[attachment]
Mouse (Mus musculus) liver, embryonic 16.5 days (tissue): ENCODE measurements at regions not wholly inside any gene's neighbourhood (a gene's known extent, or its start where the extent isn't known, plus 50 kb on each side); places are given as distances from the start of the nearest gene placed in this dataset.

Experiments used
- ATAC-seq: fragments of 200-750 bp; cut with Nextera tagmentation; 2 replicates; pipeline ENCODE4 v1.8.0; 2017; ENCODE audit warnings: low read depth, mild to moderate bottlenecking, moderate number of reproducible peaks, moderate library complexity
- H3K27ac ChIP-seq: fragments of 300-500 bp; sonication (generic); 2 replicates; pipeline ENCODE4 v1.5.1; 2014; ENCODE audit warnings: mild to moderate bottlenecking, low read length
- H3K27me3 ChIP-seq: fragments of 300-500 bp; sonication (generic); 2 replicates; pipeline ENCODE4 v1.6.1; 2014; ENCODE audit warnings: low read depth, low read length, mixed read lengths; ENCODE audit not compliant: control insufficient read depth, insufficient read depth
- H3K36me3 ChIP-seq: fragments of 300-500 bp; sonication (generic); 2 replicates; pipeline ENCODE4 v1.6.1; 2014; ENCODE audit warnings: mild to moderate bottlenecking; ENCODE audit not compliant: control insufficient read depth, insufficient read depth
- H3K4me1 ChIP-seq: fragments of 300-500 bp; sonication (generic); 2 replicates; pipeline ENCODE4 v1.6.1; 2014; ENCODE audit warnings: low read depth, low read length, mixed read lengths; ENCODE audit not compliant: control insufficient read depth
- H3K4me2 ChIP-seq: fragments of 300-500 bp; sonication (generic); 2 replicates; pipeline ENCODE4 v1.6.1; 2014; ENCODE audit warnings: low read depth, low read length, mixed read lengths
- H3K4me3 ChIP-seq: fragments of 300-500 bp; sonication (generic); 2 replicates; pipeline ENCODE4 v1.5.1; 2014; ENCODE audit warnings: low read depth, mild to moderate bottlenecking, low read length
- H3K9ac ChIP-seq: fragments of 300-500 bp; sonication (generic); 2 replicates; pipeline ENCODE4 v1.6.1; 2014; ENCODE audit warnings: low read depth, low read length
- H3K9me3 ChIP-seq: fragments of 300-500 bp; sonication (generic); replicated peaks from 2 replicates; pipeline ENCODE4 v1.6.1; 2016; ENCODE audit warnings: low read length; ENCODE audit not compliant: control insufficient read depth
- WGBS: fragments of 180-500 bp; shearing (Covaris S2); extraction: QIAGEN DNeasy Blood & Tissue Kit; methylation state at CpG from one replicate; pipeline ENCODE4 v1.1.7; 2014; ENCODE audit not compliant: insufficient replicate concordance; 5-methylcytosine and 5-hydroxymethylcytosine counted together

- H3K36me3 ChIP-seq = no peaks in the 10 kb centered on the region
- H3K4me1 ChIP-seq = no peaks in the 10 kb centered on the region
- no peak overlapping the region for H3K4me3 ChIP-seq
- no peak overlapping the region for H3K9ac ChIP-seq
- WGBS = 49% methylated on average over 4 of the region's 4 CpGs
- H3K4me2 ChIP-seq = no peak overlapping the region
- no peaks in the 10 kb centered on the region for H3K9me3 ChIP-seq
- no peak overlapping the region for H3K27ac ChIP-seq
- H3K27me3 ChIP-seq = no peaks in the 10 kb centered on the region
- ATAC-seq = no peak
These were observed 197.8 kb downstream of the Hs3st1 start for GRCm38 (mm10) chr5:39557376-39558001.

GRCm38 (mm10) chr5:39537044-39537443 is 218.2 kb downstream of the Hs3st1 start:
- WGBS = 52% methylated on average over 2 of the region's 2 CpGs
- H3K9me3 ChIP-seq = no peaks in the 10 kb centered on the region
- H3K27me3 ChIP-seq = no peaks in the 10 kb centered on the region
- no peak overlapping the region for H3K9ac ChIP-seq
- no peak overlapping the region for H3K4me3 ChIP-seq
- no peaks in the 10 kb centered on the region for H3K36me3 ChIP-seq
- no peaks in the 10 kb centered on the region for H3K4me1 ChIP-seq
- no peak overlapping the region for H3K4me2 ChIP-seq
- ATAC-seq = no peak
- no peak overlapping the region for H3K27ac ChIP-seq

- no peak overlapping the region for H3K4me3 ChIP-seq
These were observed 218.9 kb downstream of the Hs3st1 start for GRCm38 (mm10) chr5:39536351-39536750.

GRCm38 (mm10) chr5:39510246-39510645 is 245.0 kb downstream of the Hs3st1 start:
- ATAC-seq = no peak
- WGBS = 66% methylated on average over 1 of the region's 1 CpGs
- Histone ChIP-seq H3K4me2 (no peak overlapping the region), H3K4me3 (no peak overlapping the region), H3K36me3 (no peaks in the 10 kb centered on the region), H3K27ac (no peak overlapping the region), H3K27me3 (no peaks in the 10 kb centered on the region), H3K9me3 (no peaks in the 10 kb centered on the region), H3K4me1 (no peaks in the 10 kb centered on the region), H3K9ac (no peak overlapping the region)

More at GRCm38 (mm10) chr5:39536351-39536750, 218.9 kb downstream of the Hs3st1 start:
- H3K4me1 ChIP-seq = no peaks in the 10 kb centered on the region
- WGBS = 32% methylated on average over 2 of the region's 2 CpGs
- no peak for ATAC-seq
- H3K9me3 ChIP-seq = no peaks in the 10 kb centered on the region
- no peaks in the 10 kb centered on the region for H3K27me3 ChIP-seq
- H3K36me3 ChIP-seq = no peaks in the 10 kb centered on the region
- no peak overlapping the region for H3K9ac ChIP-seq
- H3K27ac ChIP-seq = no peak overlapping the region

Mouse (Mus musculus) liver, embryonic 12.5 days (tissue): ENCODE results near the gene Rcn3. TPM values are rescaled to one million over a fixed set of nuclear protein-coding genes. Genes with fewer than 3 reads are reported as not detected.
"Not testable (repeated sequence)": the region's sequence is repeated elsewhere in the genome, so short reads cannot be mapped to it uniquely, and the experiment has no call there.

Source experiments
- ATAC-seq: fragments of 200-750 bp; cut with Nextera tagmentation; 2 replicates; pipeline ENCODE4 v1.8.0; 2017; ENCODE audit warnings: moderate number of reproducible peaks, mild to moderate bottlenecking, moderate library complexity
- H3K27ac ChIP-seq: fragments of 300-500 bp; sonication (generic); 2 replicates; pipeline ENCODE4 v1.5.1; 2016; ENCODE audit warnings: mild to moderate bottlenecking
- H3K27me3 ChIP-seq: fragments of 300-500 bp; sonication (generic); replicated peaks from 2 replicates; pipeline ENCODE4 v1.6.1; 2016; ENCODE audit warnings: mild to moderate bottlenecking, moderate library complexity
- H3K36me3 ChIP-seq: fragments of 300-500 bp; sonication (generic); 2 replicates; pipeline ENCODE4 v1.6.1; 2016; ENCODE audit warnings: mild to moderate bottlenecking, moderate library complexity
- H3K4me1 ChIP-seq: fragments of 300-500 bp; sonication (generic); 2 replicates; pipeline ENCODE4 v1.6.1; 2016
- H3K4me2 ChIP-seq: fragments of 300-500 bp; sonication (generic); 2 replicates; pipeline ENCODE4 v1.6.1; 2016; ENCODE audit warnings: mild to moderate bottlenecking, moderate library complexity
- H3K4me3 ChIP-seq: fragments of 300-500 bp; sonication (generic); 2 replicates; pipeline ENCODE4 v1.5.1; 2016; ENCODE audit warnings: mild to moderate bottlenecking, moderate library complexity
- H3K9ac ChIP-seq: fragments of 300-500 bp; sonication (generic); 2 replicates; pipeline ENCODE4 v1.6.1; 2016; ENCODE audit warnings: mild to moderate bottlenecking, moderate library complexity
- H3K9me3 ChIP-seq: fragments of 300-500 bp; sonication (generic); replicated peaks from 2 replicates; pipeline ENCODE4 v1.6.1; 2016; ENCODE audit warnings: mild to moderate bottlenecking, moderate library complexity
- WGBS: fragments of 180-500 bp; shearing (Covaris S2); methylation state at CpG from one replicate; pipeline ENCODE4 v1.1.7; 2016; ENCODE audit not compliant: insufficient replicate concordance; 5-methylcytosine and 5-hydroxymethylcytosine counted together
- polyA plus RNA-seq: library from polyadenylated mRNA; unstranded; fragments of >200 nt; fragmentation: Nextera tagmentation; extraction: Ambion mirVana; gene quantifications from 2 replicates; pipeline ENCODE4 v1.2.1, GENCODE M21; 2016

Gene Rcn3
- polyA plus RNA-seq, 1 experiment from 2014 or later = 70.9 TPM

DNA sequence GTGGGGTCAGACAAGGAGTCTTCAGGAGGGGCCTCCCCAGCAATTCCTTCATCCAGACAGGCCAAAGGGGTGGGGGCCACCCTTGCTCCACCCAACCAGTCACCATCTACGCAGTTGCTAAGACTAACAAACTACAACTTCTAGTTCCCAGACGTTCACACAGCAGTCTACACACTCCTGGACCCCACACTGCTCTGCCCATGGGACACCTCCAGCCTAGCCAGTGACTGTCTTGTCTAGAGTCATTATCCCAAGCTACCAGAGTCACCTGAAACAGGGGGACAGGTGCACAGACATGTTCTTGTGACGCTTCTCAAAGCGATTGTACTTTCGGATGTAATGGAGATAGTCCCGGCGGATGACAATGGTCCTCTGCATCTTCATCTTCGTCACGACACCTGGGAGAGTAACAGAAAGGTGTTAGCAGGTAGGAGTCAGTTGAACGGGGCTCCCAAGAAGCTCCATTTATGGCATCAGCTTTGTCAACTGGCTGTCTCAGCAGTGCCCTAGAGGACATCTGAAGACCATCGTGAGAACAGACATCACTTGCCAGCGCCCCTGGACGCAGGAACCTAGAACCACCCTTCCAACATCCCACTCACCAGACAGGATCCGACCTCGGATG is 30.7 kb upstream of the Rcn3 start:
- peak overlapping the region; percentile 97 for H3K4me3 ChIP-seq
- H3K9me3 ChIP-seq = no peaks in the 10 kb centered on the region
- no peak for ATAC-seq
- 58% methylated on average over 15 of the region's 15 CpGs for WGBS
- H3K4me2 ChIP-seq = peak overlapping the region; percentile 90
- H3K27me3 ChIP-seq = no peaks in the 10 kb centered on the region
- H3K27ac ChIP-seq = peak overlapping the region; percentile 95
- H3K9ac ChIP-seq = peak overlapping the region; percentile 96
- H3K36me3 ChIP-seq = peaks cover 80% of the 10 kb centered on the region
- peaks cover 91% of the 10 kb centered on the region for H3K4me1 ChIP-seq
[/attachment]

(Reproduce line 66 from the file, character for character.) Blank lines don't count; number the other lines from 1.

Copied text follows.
DNA sequence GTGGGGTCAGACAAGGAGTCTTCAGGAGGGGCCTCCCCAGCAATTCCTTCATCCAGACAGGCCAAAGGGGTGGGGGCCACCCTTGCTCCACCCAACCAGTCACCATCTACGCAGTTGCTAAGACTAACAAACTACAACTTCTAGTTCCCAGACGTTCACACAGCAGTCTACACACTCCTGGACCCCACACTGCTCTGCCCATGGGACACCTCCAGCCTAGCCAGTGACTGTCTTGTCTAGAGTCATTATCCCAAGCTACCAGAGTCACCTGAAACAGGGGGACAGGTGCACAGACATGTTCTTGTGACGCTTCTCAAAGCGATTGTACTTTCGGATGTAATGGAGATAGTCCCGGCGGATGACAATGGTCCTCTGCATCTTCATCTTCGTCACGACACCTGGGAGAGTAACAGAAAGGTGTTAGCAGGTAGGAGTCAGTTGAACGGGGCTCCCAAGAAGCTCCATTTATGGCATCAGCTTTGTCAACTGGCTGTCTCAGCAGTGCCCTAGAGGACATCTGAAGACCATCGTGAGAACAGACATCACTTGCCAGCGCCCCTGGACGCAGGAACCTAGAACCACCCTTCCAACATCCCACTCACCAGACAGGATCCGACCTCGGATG is 30.7 kb upstream of the Rcn3 start: